If Lenin had to compromise with the peasantry in order to seize and usurp power, so it was with the nationalities. Marxist dogma regarded the idea of the nation as an invention of the bourgeoisie to distract the proletariat from its reality as an oppressed class. But given the attachment of humans to their national identity, and to gain more allies, Lenin claimed that the Tsarist Empire was a “prison of peoples”, who would be liberated from the Russian yoke when his revolutionary government, which proclaimed the “right to self-determination”, was established. The Tsarist Empire was thus replaced by the Union of Soviet Socialist Republics. One of these was the Ukraine. In 1923 the Ukrainian Soviet Republic issued the first decree on the “Ukrainianisation” of political, administrative, educational and cultural life.

After Lenin’s death in 1924, a sharp struggle for power began, from which Stalin emerged victorious. And the new leader was very clear that the important thing was to bring about an accelerated industrialisation of the USSR, and he also believed that the policies of decentralisation had gone too far. The NEP entered a terminal phase in 1927, as did the policy of Ukrainianisation. Articles began to appear in the Soviet press about a seemingly dangerous “Ukrainian nationalist counter-revolution” underway.

In 1928 Stalin launched his First Five-Year Plan, which was to run until 1932. He wanted to lay the foundations he considered necessary for economic development: to collectivise agriculture and mechanise it, to produce energy in enormous quantities, and to create a powerful heavy industry.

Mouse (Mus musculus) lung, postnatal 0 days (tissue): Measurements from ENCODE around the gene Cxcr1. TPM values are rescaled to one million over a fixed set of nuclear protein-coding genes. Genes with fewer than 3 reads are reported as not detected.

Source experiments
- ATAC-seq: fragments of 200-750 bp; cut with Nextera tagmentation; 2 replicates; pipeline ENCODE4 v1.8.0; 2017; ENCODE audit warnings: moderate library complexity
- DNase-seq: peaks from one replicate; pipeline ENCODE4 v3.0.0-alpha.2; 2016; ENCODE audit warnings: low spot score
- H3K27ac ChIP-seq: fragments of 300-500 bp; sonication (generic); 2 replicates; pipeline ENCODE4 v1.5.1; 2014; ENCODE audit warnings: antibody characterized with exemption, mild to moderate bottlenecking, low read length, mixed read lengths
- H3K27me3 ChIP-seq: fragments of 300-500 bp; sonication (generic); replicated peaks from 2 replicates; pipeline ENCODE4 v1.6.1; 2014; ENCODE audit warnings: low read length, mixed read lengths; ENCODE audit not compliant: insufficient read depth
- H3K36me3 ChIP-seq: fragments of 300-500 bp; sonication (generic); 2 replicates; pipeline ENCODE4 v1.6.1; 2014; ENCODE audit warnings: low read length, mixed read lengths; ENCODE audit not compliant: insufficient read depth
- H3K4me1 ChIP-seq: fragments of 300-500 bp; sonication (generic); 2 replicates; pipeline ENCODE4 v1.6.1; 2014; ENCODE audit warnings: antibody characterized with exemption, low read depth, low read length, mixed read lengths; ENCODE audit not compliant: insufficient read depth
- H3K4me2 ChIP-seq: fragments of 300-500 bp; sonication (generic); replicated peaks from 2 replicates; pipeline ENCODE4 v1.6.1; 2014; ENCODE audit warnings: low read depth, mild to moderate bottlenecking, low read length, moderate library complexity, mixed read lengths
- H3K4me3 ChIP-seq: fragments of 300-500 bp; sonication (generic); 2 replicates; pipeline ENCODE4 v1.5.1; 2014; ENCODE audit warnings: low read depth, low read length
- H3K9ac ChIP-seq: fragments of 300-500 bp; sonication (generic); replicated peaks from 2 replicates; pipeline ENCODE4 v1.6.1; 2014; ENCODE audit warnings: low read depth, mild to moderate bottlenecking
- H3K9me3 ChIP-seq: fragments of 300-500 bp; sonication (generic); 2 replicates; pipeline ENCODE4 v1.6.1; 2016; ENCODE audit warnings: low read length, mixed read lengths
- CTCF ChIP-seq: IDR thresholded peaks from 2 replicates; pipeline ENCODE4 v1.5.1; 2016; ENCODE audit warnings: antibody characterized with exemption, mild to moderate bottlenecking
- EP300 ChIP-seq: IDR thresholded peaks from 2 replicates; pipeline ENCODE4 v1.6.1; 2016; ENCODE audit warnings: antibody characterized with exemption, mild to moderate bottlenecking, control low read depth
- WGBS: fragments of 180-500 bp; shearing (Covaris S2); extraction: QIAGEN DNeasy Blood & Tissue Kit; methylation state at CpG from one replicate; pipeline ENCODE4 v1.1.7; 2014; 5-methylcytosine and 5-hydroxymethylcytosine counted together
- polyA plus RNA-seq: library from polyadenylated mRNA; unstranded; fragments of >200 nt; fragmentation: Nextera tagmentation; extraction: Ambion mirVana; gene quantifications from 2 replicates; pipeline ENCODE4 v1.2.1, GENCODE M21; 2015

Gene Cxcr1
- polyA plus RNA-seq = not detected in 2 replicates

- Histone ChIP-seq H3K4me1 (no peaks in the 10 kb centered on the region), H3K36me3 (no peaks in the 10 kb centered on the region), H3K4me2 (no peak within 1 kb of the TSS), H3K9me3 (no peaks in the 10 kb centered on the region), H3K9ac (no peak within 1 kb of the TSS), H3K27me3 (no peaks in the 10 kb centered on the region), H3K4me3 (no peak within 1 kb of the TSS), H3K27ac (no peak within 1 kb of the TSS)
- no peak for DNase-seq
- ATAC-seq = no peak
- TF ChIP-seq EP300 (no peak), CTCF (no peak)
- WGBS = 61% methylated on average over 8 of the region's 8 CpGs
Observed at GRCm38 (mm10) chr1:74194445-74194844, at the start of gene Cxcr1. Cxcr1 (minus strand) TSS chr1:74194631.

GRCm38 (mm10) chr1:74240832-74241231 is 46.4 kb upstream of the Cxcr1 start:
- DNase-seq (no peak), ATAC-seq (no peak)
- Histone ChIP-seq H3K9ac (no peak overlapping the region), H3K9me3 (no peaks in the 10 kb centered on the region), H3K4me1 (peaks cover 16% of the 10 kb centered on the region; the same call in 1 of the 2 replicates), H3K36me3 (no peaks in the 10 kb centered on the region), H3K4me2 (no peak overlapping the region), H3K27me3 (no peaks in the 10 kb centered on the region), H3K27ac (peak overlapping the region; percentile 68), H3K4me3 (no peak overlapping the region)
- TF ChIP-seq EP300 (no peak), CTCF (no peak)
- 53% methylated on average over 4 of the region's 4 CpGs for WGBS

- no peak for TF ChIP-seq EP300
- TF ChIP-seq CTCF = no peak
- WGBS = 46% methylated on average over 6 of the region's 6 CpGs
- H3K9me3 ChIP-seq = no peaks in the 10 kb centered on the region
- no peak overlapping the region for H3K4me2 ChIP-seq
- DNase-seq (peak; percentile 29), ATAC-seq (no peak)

Poster of the First Five-Year Plan

Poster of the First Five-Year Plan

Until then, the peasants could pay the state a tax in kind and sell the rest of their harvest on the market. With the creation of the so-called “Kolkhozes”, Collective Farms, which the peasants were obliged to join, the situation changed drastically. The “Kolkhozes” could only buy from a single seller, the Soviet state, which sold them at the highest price whatever they needed. And they could only sell to one buyer, the same state, which paid them derisory prices and which, from 1928 onwards, again confiscated as much agricultural production as it deemed necessary. The peasantry, naturally, opposed this with all the energy it could muster. And in such a prosperous agricultural region as the Ukraine, the peasantry spoke mainly Ukrainian, they felt Ukrainian.

From 1929 onwards, the communist security agencies launched extremely harsh campaigns of repression, under the pretext of suppressing various Ukrainian nationalist organisations. Some were non-existent, others almost irrelevant, and others existed only in exile, but all of them were turned by the political police into powerful counter-revolutionary organisations that had to be liquidated. The communist press warned against the “danger” posed by the Ukrainian Liberation Union (SVU), the Ukrainian National Centre (UNT), the Ukrainian Military Organisation (UVO), and the Organisation of Ukrainian Nationalists (OUN). The right breeding ground was being created to justify repression.

But the enemy by definition for communist ambitions in the countryside was a figure christened “the Kulak”, the well-off peasant. A “class” enemy who had to be exterminated. The prosperous Ukrainian peasantry was presented as a mass of “Kulaks”.


This post was translated from:

Caballero Jurado, C. (2022) ‘Stalin contra Ucrania: Holomodor, el exterminio por hambre’, El Debate, Madrid, 5 March. Available at: (Accessed: 5 March 2022).